Techno-Lingo in Modern-Day Storage Management

Christine Spisto Comments
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With wireless access to a network, mobile users no longer have to place their mobile computers in a cradle for communications. Access points, which support radio communications, allow users to send and receive scanned information via their mobile computer. And multiple users can communicate simultaneously through access points at distances of 100 feet or greater. This means no lines waiting to send or receive data, increasing labor efficiency. With data speeds of up to 54 megabits per second, this is a technology that is being rapidly introduced into record centers today.

Wide Area Network (WAN)

A computer network that spans a relatively large geographical area is called a WAN and typically consists of two or more LANS. The term distinguishes a broader telecommunications structure from that of a LAN.

Computers on a WAN are often connected through public networks, such as the telephone system. They can also be connected through leased lines or satellites. The largest WAN in existence is the Internet.

General Packet Radio Service (GPRS)

GPRS is a packet-switched technology that enables data communications from anywhere, not just via a "Wi-Fi" hotspot. It is used for various data applications on phones (such as over AT&T networks), including wireless Internet. Basically any network connection that is not voice or text messaging uses a data connection like GPRS. Using packet switching, users are always connected and online, so services are easy and quick to access, even from remote areas.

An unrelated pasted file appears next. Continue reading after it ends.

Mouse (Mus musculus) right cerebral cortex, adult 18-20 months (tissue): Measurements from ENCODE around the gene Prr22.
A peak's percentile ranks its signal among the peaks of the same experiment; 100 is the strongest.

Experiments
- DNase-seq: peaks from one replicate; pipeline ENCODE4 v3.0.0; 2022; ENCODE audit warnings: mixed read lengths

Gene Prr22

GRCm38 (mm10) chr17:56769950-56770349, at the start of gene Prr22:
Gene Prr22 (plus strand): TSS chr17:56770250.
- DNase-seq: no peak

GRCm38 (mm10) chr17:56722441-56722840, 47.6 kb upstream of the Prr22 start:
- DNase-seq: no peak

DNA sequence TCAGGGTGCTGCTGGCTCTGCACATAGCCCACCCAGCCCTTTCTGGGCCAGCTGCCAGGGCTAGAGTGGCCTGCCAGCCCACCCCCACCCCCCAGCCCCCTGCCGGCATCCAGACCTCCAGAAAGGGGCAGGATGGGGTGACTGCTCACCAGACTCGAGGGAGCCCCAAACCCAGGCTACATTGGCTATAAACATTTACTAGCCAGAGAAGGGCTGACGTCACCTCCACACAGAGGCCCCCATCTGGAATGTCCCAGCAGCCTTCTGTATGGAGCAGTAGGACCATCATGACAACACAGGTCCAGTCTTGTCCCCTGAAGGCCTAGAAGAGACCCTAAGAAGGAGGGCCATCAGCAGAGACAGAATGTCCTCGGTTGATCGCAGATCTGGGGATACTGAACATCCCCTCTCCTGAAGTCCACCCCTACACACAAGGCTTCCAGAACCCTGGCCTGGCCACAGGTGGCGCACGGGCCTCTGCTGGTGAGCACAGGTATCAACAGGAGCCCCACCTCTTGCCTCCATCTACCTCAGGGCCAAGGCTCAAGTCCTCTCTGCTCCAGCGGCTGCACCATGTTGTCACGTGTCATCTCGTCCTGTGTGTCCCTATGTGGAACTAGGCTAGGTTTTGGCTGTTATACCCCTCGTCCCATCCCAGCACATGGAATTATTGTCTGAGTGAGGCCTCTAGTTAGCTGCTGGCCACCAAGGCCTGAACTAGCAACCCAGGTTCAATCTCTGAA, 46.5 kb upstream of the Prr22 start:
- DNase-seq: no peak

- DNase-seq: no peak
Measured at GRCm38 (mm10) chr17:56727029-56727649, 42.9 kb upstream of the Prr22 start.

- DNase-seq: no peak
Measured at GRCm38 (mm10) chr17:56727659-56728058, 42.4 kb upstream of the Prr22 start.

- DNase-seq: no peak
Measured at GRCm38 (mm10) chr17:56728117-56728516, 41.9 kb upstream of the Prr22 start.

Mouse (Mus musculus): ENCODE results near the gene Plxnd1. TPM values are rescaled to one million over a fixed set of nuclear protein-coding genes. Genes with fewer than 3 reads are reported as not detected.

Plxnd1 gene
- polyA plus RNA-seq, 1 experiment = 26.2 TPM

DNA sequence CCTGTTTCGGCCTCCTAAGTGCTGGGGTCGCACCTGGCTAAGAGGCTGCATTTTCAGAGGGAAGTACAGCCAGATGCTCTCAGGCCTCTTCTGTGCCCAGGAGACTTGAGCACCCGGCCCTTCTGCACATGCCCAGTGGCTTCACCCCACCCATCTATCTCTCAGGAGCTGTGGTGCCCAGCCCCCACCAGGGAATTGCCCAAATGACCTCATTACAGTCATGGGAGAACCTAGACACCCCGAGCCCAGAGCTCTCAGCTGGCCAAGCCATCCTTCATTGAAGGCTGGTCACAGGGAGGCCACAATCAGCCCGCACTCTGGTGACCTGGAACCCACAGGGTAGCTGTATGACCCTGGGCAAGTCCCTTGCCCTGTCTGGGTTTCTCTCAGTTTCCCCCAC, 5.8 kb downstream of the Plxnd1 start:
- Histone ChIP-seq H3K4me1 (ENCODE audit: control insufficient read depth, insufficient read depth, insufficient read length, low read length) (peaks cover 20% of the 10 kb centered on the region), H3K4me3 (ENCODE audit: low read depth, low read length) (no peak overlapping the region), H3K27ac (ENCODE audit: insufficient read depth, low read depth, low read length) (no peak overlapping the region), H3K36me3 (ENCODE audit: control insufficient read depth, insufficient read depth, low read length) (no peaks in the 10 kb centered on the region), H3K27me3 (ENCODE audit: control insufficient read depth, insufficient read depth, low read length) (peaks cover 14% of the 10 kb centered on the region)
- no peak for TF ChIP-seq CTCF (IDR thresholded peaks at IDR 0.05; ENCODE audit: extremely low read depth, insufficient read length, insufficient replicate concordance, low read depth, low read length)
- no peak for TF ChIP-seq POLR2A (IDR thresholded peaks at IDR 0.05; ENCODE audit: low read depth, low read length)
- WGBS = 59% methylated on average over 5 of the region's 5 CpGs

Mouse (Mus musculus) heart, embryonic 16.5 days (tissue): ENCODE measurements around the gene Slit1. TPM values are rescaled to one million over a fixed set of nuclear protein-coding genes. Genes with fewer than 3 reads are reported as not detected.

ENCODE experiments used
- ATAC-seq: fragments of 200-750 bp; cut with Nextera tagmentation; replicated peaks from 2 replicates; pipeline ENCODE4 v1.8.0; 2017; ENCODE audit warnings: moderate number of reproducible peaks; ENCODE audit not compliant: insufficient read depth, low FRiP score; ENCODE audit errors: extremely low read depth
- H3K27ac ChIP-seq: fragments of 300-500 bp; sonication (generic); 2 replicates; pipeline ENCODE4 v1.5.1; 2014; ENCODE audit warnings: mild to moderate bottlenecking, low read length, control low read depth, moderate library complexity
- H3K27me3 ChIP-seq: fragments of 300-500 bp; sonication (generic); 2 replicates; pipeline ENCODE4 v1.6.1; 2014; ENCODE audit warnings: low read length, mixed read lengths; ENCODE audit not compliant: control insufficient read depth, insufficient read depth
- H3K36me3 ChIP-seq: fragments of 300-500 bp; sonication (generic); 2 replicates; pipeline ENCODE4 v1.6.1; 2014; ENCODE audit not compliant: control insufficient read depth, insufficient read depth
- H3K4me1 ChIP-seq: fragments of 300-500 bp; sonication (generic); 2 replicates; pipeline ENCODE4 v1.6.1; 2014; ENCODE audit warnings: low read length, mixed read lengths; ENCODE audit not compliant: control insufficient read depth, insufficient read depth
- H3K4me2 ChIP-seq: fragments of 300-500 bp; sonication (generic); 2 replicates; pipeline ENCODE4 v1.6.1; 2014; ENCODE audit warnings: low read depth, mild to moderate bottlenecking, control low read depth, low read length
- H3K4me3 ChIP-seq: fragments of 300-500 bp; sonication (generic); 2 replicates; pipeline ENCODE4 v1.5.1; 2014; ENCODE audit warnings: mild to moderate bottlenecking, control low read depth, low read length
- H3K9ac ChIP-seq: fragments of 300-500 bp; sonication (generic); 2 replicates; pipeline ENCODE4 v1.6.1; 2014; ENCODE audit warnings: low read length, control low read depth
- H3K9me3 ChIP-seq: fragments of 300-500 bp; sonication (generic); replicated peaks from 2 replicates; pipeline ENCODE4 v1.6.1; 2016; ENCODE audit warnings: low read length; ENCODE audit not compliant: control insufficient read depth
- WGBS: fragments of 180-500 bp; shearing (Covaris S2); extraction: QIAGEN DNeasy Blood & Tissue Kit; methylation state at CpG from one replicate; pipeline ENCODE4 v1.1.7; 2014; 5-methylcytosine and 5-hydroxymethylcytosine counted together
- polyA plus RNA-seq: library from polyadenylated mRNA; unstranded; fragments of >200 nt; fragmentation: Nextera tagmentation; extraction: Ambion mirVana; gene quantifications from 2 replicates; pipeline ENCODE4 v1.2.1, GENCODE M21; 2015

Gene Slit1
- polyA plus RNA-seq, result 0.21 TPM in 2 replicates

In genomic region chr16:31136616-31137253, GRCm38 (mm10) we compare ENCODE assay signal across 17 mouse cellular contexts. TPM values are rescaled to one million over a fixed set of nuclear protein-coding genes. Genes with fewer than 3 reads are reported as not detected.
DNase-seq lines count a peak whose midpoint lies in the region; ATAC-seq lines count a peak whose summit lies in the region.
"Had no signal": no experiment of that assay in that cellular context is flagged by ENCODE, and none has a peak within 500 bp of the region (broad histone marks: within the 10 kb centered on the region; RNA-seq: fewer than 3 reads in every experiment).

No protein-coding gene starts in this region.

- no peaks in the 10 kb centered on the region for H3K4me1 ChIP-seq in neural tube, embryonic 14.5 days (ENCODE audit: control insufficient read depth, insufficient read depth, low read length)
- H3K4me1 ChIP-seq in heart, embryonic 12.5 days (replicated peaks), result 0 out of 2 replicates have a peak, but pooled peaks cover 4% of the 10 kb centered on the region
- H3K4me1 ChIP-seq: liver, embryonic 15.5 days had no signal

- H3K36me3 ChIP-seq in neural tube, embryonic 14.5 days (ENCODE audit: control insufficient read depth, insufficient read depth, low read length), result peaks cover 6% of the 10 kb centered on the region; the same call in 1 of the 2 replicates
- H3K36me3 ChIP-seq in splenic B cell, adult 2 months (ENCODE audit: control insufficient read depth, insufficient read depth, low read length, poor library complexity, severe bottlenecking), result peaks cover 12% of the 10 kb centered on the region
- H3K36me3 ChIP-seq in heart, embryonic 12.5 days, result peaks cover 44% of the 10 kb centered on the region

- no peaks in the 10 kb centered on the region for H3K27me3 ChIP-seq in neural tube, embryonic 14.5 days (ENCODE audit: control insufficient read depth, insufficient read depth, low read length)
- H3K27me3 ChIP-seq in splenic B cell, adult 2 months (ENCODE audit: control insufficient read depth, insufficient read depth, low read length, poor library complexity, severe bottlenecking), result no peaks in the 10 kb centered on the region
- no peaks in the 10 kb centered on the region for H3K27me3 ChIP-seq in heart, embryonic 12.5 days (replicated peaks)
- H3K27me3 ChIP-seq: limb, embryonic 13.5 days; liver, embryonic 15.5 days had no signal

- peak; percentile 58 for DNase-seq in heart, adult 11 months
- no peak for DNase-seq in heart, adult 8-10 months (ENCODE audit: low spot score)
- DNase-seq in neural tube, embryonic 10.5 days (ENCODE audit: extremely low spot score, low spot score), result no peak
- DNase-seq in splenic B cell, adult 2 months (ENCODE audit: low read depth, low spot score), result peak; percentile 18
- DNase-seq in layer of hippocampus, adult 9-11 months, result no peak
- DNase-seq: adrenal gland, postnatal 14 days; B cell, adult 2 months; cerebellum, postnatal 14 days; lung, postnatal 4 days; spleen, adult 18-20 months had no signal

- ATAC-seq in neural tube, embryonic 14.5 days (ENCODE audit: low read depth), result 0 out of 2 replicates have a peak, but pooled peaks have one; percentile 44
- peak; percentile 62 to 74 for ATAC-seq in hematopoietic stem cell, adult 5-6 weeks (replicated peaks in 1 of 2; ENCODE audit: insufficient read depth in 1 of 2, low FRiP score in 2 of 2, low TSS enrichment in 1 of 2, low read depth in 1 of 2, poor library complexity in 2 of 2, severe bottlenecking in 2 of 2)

GPRS runs at speeds up to 2 megabits per second, on a 3G network. It supports a wide range of bandwidths, and is particularly suited for sending and receiving small bursts of data, such as e-mail and Web browsing, as well as large volumes of data.

Wireless handhelds equipped with this technology and the appropriate software enable instant communications with record-center staff working in remote areas. As a result, many activities can be accomplished directly from users’ handhelds to a facility with no network communications. This could include downloading and uploading pick lists and work orders; creating route operation assignments; and uploading truck, work order and delivery validations.

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